Gordon Collins v. Carol Anne Sweeney, 21 February 2013

Sheriff Court case concerning the division and sale of a property on Shiskine Drive, Maryhill in Glasgow. Mr Collins and Ms Sweeny each had a one half pro-indiviso share in the property (which was incapable of division). Mr Collins sought a sale of the property on the open market and division of the proceeds. Ms Sweeney sought an order compelling the sale of Mr Collins share of the property to her. She argued that there were equitable considerations which justified the granting of such an order; pointing to the fact that she could afford to acquire and maintain the property whereas Mr Collins could not, referring to other litigation between the parties (including an exclusion order) and making a case for the purchase of the property by her for the sake of a child of the relationship between the parties.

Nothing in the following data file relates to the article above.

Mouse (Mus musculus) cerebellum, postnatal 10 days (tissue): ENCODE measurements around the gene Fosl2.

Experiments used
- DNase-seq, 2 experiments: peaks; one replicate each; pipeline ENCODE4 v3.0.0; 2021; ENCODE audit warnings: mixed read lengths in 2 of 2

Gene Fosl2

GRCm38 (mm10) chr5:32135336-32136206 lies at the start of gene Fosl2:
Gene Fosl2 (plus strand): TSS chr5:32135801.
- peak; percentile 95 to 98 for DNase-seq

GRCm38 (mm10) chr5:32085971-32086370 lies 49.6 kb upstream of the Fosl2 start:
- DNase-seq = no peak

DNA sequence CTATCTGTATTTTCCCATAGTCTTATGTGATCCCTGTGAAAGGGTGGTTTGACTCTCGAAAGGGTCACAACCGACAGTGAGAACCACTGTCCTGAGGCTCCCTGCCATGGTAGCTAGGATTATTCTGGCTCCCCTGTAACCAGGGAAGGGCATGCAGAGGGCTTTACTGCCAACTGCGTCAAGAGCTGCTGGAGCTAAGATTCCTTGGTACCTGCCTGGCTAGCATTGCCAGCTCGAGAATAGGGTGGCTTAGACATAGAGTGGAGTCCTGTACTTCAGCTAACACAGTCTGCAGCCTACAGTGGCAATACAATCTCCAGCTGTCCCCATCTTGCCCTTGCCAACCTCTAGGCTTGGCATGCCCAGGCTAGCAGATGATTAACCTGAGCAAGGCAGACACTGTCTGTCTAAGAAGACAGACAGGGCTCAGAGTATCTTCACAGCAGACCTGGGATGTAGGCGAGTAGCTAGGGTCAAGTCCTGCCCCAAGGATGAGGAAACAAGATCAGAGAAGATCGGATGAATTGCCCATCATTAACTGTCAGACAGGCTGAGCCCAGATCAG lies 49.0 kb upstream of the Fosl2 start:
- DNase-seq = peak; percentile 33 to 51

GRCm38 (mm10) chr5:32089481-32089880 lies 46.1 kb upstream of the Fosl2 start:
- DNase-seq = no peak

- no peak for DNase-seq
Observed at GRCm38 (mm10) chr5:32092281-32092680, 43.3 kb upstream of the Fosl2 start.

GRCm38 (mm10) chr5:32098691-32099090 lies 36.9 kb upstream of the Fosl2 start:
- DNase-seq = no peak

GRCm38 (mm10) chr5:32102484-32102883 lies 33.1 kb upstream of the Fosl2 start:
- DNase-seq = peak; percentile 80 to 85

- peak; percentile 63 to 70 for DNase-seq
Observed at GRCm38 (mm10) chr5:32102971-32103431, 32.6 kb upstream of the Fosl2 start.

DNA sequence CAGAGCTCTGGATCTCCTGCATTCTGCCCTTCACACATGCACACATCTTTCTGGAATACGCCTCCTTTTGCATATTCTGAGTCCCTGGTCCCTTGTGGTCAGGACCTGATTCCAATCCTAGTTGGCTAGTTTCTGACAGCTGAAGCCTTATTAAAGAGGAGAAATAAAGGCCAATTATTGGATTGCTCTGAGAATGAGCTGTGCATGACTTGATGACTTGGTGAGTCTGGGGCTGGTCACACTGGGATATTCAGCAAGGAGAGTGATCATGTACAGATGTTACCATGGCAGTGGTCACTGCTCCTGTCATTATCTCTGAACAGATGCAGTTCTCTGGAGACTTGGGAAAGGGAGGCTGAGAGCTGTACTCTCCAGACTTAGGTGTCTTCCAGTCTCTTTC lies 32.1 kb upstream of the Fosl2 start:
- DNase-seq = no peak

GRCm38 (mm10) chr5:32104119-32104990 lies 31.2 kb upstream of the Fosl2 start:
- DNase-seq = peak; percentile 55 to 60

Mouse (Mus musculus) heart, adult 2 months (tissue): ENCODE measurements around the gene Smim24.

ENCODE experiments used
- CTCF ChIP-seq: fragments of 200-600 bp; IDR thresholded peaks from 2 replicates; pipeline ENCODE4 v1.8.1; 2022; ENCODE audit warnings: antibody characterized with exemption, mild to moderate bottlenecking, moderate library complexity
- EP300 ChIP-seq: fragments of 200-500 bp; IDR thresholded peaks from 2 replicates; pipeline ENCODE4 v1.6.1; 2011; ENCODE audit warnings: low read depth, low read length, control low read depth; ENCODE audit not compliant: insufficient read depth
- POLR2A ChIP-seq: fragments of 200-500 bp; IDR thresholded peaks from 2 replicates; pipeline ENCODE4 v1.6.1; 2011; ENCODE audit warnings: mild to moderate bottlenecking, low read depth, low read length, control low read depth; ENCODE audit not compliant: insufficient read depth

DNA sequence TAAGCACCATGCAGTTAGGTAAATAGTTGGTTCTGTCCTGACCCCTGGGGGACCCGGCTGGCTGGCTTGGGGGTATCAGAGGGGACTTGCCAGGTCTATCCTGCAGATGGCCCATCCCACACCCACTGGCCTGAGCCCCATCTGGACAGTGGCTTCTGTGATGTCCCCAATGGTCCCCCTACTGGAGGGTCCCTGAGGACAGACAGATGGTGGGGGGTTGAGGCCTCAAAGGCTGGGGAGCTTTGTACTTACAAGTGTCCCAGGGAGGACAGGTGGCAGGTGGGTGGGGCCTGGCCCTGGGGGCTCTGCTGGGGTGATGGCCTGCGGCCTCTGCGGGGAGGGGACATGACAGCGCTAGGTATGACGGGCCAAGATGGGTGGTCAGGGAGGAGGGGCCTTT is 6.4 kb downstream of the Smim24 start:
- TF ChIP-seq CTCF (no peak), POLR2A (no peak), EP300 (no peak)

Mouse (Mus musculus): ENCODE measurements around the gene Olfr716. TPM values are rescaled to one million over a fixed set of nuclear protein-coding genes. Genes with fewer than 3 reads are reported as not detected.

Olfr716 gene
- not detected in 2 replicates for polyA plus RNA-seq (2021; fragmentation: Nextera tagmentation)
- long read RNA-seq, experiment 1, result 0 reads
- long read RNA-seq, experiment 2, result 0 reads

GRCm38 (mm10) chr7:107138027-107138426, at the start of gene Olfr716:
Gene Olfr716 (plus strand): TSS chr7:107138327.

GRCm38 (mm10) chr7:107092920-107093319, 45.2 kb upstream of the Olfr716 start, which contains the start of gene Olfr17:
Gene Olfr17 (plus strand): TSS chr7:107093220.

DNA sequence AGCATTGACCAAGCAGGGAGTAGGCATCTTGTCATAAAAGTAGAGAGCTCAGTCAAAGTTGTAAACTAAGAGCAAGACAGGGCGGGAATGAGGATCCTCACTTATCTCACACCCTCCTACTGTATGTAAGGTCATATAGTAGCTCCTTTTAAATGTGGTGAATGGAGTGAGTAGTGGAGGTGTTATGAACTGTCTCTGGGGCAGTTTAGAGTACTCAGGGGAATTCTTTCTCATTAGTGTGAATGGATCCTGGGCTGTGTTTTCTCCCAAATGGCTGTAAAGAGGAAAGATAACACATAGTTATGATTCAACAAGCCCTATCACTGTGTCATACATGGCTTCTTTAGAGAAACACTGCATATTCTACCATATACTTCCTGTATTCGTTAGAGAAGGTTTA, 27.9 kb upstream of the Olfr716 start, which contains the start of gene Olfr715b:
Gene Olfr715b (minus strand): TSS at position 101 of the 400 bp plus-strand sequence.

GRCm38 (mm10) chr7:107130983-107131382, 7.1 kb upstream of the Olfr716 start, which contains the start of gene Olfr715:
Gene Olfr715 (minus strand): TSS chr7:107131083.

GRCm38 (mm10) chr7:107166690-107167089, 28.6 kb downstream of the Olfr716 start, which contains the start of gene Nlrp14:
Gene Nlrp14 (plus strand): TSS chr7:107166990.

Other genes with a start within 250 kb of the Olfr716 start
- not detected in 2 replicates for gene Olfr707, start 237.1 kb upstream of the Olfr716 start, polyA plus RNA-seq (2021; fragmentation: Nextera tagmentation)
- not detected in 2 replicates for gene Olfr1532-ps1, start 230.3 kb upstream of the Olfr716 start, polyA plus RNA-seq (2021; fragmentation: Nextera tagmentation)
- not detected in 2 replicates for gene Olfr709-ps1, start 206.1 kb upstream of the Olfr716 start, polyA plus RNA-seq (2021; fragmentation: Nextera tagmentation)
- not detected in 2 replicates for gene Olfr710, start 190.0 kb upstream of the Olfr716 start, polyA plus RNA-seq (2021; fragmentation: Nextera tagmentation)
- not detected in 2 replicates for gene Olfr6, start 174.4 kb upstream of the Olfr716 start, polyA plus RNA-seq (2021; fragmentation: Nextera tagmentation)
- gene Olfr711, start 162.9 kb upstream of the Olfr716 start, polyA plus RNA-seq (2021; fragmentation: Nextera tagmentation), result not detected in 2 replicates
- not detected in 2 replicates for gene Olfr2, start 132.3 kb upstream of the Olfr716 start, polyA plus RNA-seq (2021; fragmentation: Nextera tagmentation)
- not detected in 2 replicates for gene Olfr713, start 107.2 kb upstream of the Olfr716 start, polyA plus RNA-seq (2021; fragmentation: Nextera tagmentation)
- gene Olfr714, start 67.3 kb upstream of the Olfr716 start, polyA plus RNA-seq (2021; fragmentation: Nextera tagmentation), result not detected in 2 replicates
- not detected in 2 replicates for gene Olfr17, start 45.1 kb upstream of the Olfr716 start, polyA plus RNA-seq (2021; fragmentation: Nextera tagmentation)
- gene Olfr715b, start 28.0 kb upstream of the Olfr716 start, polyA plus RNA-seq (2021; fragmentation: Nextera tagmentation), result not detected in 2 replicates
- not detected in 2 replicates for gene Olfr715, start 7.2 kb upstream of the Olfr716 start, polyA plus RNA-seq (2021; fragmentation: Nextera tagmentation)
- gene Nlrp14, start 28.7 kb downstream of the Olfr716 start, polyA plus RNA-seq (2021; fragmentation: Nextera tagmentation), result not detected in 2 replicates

The principle issue for the court was whether the court could competently grant decree for the sale to a co-proprietor, against the will of the other proprietor, rather than on the open market.

After considering the authorities, the sheriff concluded that, even if proved, the equitable considerations did not constitute a defence to Mr Collins’ absolute right to insist on a sale on the open market. Although there was authority for the court to make an order for the sale of a pro-indiviso share to a co-proprietor, this only applied where both parties consented. In the absence of consent, where the property cannot be divided, a co-proprietor has an absolute right to insist upon sale on the open market and cannot be obliged to sell to a co-proprietor against his will.

The full judgment is available from Scottish Courts here.